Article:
The Minister of State for European Affairs, Clément Bonn, told Radio France Info today that France will “verify the data” which he said was “potentially dangerous.”
According to the foreign minister, the French investigation will try to find out whether “the Danes, France’s allies in the European Union” have made mistakes or not “cooperated” with US intelligence services, and whether European political leaders “have been heard”.
Clement Boone added that France knows that “this kind of event can happen,” as evidenced by the revelation of former US agent Edward Snowden about the practices of the US National Security Agency (NSA).
Danish public television broadcasts news citing an internal report from Copenhagen’s intelligence services on the NSA’s “submarine cable” espionage work.
The targets of the American wiretapping, according to the House of Representatives, were German Chancellor Angela Merkel, as well as opposition candidates: Frank-Walter Steinmeier and Pierre Steinbrueck.
In addition to German politicians, news reports indicate that senior officials from France, Sweden and Norway have also been targeted, but their identities are unknown.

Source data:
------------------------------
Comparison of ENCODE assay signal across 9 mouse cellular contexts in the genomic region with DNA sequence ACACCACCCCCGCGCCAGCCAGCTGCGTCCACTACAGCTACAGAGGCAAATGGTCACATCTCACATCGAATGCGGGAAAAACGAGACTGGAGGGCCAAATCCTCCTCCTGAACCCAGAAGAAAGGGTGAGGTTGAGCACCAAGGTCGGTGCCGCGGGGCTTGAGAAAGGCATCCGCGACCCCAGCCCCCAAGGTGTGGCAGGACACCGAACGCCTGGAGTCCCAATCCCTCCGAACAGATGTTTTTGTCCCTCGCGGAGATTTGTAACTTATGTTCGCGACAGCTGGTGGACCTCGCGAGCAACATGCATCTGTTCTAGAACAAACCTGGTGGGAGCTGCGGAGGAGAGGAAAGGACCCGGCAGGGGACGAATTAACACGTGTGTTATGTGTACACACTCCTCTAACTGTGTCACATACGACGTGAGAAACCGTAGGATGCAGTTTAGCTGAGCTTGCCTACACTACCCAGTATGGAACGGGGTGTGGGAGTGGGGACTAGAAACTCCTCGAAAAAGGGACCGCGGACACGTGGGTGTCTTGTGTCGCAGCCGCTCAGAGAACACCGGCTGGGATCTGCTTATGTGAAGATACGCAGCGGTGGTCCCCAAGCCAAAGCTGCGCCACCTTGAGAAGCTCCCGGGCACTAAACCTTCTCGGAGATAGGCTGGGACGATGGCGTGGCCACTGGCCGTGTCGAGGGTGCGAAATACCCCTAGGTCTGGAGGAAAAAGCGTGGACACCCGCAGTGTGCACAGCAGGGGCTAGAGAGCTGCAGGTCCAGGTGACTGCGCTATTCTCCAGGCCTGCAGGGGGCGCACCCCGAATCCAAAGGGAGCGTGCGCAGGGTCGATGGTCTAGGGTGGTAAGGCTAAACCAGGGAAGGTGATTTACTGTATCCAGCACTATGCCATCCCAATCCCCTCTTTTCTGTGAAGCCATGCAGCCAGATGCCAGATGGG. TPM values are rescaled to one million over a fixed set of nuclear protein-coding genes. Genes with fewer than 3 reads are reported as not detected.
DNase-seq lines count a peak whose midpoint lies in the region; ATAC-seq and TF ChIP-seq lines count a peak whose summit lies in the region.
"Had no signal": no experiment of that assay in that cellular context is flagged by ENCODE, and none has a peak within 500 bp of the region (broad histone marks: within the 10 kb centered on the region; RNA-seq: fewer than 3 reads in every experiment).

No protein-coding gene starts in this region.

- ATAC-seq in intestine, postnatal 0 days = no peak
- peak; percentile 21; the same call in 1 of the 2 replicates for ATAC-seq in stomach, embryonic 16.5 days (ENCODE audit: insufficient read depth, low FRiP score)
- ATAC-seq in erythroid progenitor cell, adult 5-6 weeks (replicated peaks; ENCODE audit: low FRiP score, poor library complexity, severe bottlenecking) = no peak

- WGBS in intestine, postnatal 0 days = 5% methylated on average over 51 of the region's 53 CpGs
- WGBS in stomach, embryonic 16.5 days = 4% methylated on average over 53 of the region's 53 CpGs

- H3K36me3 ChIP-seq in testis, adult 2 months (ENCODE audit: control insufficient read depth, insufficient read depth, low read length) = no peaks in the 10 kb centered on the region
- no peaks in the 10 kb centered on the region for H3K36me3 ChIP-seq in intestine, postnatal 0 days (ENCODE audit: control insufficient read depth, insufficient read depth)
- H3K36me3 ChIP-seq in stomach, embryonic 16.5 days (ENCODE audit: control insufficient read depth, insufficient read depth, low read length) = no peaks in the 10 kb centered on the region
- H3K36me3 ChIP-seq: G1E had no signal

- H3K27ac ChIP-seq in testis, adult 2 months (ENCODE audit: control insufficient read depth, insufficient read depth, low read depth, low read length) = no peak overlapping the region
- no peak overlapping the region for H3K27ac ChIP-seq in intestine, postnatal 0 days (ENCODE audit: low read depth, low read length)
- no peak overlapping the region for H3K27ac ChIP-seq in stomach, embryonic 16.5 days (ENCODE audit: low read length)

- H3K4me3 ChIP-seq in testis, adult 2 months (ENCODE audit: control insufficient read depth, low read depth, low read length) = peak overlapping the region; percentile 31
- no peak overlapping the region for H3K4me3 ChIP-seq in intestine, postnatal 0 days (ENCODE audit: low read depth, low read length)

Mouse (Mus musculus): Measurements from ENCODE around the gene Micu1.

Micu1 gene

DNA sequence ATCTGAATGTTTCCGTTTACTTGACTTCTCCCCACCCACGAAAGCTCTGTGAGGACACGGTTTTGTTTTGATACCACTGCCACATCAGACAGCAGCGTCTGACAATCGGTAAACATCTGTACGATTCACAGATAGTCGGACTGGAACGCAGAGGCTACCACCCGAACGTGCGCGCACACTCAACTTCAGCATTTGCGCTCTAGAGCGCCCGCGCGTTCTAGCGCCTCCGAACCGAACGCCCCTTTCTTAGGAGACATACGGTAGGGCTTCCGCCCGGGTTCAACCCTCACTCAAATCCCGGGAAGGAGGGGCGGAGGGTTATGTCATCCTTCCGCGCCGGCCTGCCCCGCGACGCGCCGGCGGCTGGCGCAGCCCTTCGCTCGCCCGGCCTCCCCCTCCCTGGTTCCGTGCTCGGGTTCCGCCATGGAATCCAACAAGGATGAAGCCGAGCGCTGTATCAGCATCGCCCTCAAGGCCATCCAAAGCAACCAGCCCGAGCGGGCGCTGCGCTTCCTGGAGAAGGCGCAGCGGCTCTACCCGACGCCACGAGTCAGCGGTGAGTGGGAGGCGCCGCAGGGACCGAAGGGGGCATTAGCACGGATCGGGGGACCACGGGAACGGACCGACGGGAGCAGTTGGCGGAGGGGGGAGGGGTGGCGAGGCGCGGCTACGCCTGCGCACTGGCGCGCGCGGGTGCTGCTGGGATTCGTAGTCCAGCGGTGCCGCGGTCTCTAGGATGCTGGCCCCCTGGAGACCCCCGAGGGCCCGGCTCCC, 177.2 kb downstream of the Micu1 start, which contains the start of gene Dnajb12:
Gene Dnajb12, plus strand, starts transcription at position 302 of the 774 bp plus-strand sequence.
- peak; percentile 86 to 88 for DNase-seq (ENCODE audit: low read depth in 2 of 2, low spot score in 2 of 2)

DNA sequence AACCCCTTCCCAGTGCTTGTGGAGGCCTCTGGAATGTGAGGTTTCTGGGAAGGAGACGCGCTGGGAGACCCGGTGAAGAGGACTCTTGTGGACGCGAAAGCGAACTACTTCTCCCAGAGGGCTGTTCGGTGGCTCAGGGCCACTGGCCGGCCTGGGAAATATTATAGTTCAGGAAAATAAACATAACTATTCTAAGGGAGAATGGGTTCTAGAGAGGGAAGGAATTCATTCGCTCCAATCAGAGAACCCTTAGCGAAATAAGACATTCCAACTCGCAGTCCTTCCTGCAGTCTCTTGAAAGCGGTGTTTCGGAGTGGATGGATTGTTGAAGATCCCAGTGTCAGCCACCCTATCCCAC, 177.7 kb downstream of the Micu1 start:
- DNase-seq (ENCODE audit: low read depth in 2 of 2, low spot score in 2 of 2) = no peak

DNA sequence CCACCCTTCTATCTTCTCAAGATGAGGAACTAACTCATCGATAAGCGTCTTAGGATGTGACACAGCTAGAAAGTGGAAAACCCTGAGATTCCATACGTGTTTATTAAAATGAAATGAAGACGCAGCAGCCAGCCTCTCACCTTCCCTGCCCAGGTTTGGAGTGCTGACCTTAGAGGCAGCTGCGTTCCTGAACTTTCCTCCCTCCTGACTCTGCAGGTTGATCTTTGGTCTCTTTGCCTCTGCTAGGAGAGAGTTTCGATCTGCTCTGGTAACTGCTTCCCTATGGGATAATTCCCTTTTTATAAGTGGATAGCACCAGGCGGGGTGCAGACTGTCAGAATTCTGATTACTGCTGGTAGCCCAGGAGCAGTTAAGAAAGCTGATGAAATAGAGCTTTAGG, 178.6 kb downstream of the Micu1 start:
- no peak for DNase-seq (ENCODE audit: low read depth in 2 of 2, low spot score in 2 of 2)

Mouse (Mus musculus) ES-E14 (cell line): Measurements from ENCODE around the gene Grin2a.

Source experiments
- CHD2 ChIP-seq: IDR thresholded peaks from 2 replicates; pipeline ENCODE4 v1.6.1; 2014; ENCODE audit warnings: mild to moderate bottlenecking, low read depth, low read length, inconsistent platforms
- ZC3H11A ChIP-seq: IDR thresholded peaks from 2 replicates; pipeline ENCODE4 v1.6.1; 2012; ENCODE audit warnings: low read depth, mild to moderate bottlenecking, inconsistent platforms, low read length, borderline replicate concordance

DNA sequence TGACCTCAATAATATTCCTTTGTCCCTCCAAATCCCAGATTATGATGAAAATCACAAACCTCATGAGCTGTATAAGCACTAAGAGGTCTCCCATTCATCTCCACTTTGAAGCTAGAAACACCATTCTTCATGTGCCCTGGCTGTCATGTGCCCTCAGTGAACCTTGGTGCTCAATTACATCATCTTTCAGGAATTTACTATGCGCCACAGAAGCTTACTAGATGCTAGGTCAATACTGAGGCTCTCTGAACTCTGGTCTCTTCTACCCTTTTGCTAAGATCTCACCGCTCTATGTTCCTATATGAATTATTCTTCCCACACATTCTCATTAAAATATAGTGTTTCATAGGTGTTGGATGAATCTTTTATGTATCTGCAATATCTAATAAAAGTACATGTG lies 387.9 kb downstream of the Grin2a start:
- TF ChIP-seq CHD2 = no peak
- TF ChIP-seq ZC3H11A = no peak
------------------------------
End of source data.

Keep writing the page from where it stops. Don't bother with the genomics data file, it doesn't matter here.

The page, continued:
To carry out the wiretaps, the NSA took advantage of the cooperation of the Danish Military Intelligence (FE).
The Danish TV station revealed the information after a press investigation that included the Swedish station SVT, the Norwegian channel NRK, the German channels NDR and WDR, the newspaper Suddeutsche Zeitung in Germany and Le Monde in France.
Danish Defense Minister Tren Bramsen, appointed in June 2019, was informed of the wiretapping in August 2020, according to DR TV News.
The minister told Copenhagen TV that “systematic espionage by the Allies is unacceptable,” but he declined to make any other statements, especially to Agence France-Presse.
According to the same news, the NSA had access to text messages via cell phones (SMS) as well as text messages exchanged via mobile phone messaging apps and inquiries made on the Internet by targets.
The NSA’s espionage actions are contained in an internal Danish intelligence report codenamed “Operation Dunhammer” and presented to the Copenhagen Service Summit in May 2015, according to Dr.
The Danish television station reported that the data was confirmed by nine sources who have access to classified information from the intelligence services in Copenhagen.
The Danish intelligence chief at the time, Lars Wiesen, refused to answer questions.
Details of the espionage case, if confirmed, were initially revealed in 2013 by Edward Snowden, an NSA agent who had been on the run in Russia from the moment he uncovered the wiretapping system of US intelligence agencies.
In November 2020, the same Danish TV station reported that the United States used Danish submarine cables to spy on defense industries in Denmark and “other European countries” between 2012 and 2015.